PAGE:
COOKIES: By using this website you agree that we can place Google Analytics Cookies on your device for performance monitoring. |

University of Cambridge > Talks.cam > Optimization and Incentives Seminar > Differential equations arrising in network problems

## Differential equations arrising in network problemsAdd to your list(s) Download to your calendar using vCal - N Vvedenskaya (Institute for Information Transmission Problems, Moscow)
- Wednesday 21 November 2007, 15:30-16:30
- MR4, CMS, Wilberforce Road, Cambridge, CB3 0WB.
If you have a question about this talk, please contact Speaker to be confirmed. The talk focuses on large queueing systems and networks, with dependent queues. In particular, we are interested in the large-time performance and stationary distribution of such networks. Such problems are often rather complicated, and one of the ways to study them is via an asymptopical approach. In case where the network is guided by a Markov process and the number of its nodes $N$ is very large, the limiting situation, as $N\to \infty$, may be described by a system of differential equations. The solution to such asystem gives an accurate assessment of the network performance. I will present several examples where this aproach turnes to be successful. First, we consider fast Jackson networks with dynamic routing, then a random multiple access system with ALOHA -like protocol. The simplest system with dynamic routing was a system considered by Dobrushin, Karpelevich and Vvedenskaya (and independently, Mitzenmacher): it contains $N$ identical servers with IID exponential service times and a Poisson flow of tasks. Upon its arrival, each task randomly selects $m$ servers and is directed to the one with a shorter queue. The limiting situation is described by a rather simple (infinite) system of ODEs, with a unique globally attracting fixed point. The probability of long queus in the limiting system decreases superexponentially. Numerical simulations show that in the system with finite $N$ the queue length distribution is close to the limiting one. Later, Martin—Suhov and Suhov—Vvedenskaya considered open Jackson-type networks where each node contains $N$ identical servers and a task selects several servers (from one several nodes) and is directed to the one with a shorter queue. Finally, in a random multiple access system with $N$ users and ALOHA -like protocol, each user tries to transmit its maessage with a friquency determined by its back-off stage (the stage is changed after each transmission atempt.) As $N\to \infty$, the system performance is described by a solution to a system of ODE with one or seevral fixed points. In case of several solutions the original system is treated as ‘metastable’. This talk is part of the Optimization and Incentives Seminar series. ## This talk is included in these lists:- All CMS events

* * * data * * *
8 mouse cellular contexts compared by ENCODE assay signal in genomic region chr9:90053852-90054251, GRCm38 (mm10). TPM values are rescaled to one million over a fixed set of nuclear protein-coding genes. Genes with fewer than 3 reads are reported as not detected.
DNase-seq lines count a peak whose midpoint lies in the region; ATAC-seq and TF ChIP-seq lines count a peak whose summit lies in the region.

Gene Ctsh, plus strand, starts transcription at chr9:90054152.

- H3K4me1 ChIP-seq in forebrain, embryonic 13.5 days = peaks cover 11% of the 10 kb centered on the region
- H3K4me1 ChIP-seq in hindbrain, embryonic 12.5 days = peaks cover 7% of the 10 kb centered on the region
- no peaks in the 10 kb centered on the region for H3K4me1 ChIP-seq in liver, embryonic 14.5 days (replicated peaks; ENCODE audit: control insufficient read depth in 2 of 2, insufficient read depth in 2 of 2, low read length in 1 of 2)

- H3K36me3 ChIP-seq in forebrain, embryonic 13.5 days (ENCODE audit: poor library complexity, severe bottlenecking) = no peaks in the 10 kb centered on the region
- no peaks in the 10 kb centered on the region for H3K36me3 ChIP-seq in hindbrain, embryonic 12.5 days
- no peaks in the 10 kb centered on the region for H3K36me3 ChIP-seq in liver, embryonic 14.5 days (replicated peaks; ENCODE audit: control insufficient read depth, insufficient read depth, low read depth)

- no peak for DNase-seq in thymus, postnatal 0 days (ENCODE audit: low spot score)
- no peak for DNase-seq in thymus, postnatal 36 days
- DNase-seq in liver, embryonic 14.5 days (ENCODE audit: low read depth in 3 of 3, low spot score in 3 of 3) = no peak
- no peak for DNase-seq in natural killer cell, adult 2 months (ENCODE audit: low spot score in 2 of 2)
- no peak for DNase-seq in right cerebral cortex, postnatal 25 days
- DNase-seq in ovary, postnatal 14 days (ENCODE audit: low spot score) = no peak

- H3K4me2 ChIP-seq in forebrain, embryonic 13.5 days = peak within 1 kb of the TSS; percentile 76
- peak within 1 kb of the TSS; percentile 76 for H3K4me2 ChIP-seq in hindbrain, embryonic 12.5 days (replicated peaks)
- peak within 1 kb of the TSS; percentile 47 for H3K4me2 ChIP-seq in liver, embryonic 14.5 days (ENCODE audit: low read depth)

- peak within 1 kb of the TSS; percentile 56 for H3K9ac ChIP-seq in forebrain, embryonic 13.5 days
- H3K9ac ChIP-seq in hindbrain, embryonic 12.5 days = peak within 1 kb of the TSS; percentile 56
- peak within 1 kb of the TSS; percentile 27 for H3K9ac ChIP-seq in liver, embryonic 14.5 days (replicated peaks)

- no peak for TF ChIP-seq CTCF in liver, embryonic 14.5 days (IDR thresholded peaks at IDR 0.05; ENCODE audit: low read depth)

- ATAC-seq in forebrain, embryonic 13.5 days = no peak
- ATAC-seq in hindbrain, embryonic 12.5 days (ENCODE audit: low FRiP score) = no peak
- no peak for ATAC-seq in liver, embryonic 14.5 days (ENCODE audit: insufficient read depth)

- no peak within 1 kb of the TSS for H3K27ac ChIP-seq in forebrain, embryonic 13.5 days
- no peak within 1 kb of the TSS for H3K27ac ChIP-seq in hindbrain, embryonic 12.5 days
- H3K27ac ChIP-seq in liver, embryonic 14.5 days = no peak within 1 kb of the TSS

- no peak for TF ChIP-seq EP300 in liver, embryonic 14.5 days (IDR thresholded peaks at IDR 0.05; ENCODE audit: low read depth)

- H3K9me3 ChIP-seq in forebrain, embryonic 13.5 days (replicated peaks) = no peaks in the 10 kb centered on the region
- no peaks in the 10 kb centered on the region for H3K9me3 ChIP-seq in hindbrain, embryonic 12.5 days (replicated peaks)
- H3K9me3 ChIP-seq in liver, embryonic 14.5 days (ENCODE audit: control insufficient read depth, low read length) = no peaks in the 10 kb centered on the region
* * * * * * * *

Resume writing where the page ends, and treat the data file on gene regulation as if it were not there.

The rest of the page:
- All Talks (aka the CURE list)
- CMS Events
- Cambridge talks
- DPMMS Lists
- DPMMS info aggregator
- DPMMS lists
- Economics and Computer Science Talks
- Hanchen DaDaDash
- Interested Talks
- MR4, CMS, Wilberforce Road, Cambridge, CB3 0WB
- Optimization and Incentives Seminar
- School of Physical Sciences
- Statistical Laboratory info aggregator
- Trust & Technology Initiative - interesting events
- bld31
Note that ex-directory lists are not shown. |
## Other listsBiology and bioengineering tools in the treatment of H2020 age-related diseases The Eddington Lectures Soul Food## Other talksSingle Cell Seminars (October) Acceleration of tropical cyclogenesis by self-aggregation feedbacks Mandatory Madness: Colonial Psychiatry and British Mandate Palestine, 1920-48 Behavioural phenotypes of children born preterm: what we know and future research avenues Language Adaptation experiments: Cross-lingual embeddings for related languages Determining structures in situ using cryo-electron tomography:enveloped viruses and coated vesicles Towards bulk extension of near-horizon geometries ***PLEASE NOTE THIS SEMINAR IS CANCELLED*** A transmissible RNA pathway in honeybees 70th Anniversary Celebration How language variation contributes to reading difficulties and “achievement gaps” |